A chirruping orchestra greets us yet as we roam gaothan paths no broader than eight feet and walk into Mangalore-tiled homes of Chemburkar's classmates. We stroll through Pawanputra Vyayam Mandir which produces Arjuna and Shiv Chhatrapati Award winners in gymnastics, rhythmics, power lifting and mallakhamb. Round the corner at Chemburkar's Fitness Plaza, national gold medallist Pradeep Chemburkar tells us mallakhamb is the ultimate exercise for flexibility and agility.
Shorn of chunks of its character and even "heritage" classification recently, the gaothan sprouts monstrous buildings up to 14 floors tall. I ask 70-year-old Chandrabhaga Varoshe, about to retire for an afternoon nap, what keeps her rooted. "Amche Chiplun gaava saarkhe ugda aahe (It's airy like our Chiplun village)," she replies.
If Atul is a Chemburkar, I think of family friend Shivdev Gorowara as "Mr Chembur". The spry 80-year-old — who, incidentally, completes 28 years as Honorary Consul General of Seychelles next Sunday — takes uncommon pleasure in pointing out pretty paths ringing his cosy bungalow on Road 13. Together, we crisscross the wooded grounds Sandu Pharmaceuticals occupies since 1902. Clusters of aloe vera, sandalwood and bhringara creepers grow on the property where Shashank Sandu runs the 114-year-old business with his brother Nagesh. Govind Krishna Sandu, their grandfather from Rajapur in the Konkan, founded this herbal and ayurveda products company with his four brothers.
Besides these five Ayurvedacharyas' portraits, the temple here has a Hanuman murti, carved from a rare single black stone, discovered at the bottom of the 80-foot-deep well we peer down. The Sandus dispense free medicines daily — "Our grandfather was inspired by Tilak's message of working for the good of the nation," Shashank explains. The air crackles with humming bird and koel calls. Their collective clamour will soon be outdone by evening parrot shrieks. Burma teak rafters and doors with weather-beaten iron latches adorn each roofed structure along our track. I'm thrilled to spot a 1920s census sign nailed into the wall of one, recording: 'E91 Chembur'.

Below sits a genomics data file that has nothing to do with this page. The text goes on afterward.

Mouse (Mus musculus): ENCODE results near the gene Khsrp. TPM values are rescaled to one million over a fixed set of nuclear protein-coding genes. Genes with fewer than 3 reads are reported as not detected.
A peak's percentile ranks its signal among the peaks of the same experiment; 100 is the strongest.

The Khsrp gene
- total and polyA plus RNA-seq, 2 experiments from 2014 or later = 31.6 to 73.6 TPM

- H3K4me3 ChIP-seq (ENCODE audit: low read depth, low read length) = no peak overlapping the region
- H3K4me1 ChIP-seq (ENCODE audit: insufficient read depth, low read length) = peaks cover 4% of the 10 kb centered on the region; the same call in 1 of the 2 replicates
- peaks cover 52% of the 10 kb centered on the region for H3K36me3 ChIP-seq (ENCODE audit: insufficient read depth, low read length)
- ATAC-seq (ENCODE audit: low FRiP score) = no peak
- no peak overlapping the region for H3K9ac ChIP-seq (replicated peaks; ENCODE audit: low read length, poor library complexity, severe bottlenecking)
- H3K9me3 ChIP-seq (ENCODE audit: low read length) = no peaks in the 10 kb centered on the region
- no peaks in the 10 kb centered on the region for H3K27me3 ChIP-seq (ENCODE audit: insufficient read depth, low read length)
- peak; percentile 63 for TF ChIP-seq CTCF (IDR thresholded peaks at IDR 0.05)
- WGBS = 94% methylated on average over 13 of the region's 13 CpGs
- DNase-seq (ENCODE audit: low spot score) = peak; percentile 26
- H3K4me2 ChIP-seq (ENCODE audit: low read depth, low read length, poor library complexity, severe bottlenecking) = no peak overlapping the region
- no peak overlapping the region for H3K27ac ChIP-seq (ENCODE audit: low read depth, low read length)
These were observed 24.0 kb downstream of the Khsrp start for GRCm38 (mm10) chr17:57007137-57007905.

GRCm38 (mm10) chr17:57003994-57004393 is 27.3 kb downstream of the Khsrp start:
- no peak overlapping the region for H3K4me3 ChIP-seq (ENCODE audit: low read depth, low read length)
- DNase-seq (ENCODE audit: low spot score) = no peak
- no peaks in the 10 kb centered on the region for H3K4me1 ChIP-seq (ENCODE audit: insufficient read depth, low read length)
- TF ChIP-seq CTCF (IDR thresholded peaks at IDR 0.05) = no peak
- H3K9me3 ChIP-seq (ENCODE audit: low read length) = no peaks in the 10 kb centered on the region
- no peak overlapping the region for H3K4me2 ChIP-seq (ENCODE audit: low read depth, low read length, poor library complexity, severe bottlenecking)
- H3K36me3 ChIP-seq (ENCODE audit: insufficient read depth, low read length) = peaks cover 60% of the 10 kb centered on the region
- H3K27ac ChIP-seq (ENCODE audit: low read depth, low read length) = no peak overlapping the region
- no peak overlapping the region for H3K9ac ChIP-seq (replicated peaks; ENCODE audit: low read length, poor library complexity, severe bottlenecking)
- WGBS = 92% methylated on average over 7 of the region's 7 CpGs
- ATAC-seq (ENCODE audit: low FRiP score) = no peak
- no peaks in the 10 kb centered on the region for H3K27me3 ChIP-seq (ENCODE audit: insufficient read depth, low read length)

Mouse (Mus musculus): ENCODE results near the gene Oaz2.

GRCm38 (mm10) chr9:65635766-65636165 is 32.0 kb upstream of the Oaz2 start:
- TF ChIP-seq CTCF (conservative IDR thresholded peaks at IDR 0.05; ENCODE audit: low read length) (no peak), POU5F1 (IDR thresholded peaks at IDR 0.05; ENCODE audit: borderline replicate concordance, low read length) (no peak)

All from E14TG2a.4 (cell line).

Losing ourselves in a marvellous mesh of tree-lined lanes off Diamond Garden, we admire charming Catholic-owned cottages. The community retains a steady presence, worshipping at churches like Our Lady of Perpetual Succour. Old-timer Anette D'Cruz describes: "In Chembur of the 1940s 'Church' was St Anthony's Pavilion where St Anthony's Homes Co-operative Society members gathered for prayer, studies and sport." Chembur wasn't a parish till 1954. Its faithful went to St Stephen's, Marouli, for baptisms and burials. Braving bumpy kachcha roads by bullock cart, Marouli's priest rode into Chembur to hear confessions and celebrate Mass for 40-odd families before returning to his base.
A whirl of whistle-stop halts
includes one at 18-holed Bombay Presidency Golf Club. Pointing to a sepia-tinged photograph of its earlier avatar, the affable Gorowara exclaims, "That's my Chevy at the entrance!"
Dodging insane traffic past dizzyingly rowed stores outside Chembur station, we arrive at Saroj Sweets — a small shop with a great history. In 1945, Damodar Krishnaji Marathe from Dhulia bought buffaloes in Vadavli village (the golf course today) and became the first to distribute milk in Chembur. Ten years later, A1 Saroj Dairy, named for his wife, was set up in the Gaothan to supply milk, ghee and butter to residents readily welcoming these necessities. Procuring the finest available grinders, boilers and ovens, he next inaugurated Saroj Sweets and Restaurant in May 1963.
In the Marathes' office, two storeys above snaking customer queues, we are flanked by huge, spotless kitchens. Cans of quality ingredients are being emptied. I try not to be distracted by the divine scent of burnt milk and kesar stuffed in mithai mounds as Sheshnath Marathe speaks of legacy. Teary with emotion, his wife Manisha adds, "My father-in-law told us, 'Festivals are for everybody, give people the best quality, priced reasonably.' When a kaju katli batch was slightly off, he threw it all into Vashi creek."
A hop onward, we chat with Mukund Vokkalkar, whose father Narsinghrao Jettoji, from Nizamabad in Andhra Pradesh, became Chembur's first plumbing contractor in the 1950s. Next up is Chembur's first laundry, its visiting card distinctly coloured saffron, white and green. In 1949, Ram Borade opened Jai Bharat Laundry on this strip dotted with huts and chawls, his grandson Bhushan at the counter informs. With uncanny timing, Mahendra Kapoor's 'Mere desh ki dharti' wafts soulfully someplace close. The refrain echoes as I look at the logo on the laundry card: its initials — JBL — blazing boldly across the map of India.
Author-publisher Meher Marfatia writes fortnightly on everything that makes her love Mumbai and adore Bombay. You can reach her at email@example.com